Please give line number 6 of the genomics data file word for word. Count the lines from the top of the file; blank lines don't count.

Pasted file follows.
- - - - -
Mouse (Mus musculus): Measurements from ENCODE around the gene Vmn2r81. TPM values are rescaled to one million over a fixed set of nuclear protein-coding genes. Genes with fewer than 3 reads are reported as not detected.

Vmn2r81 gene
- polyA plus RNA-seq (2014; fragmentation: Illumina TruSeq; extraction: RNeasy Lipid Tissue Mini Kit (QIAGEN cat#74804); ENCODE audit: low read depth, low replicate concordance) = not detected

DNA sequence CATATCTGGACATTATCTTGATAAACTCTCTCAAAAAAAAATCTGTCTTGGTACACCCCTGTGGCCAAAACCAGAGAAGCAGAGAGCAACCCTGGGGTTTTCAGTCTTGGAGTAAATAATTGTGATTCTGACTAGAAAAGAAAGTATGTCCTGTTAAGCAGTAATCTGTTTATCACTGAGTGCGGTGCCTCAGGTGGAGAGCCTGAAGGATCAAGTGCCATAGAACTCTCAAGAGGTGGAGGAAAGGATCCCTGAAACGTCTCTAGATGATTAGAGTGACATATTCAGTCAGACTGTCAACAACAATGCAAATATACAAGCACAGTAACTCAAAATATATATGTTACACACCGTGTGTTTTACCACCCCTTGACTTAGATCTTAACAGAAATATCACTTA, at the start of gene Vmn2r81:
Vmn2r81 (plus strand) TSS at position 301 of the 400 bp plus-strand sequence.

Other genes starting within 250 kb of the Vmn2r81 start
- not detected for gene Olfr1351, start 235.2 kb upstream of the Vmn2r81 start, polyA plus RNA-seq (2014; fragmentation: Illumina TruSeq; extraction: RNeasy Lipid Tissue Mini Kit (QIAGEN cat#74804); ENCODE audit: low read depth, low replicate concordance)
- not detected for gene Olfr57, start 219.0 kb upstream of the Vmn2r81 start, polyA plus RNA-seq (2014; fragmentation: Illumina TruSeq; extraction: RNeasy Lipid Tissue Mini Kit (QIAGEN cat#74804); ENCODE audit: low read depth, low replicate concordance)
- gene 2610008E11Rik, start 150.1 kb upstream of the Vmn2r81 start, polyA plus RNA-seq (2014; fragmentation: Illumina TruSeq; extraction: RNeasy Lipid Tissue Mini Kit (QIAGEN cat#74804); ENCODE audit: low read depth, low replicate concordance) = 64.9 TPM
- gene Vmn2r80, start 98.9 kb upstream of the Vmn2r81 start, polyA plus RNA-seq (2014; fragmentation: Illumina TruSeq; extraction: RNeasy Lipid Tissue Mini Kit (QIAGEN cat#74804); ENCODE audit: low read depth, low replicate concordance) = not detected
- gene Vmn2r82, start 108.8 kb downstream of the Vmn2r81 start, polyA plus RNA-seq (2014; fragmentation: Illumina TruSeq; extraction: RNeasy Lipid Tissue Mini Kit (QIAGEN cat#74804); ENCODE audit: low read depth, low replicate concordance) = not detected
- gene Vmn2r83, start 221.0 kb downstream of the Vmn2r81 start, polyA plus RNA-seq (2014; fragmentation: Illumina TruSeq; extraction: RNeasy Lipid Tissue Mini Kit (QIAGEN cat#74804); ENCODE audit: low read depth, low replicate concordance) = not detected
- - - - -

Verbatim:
Other genes starting within 250 kb of the Vmn2r81 start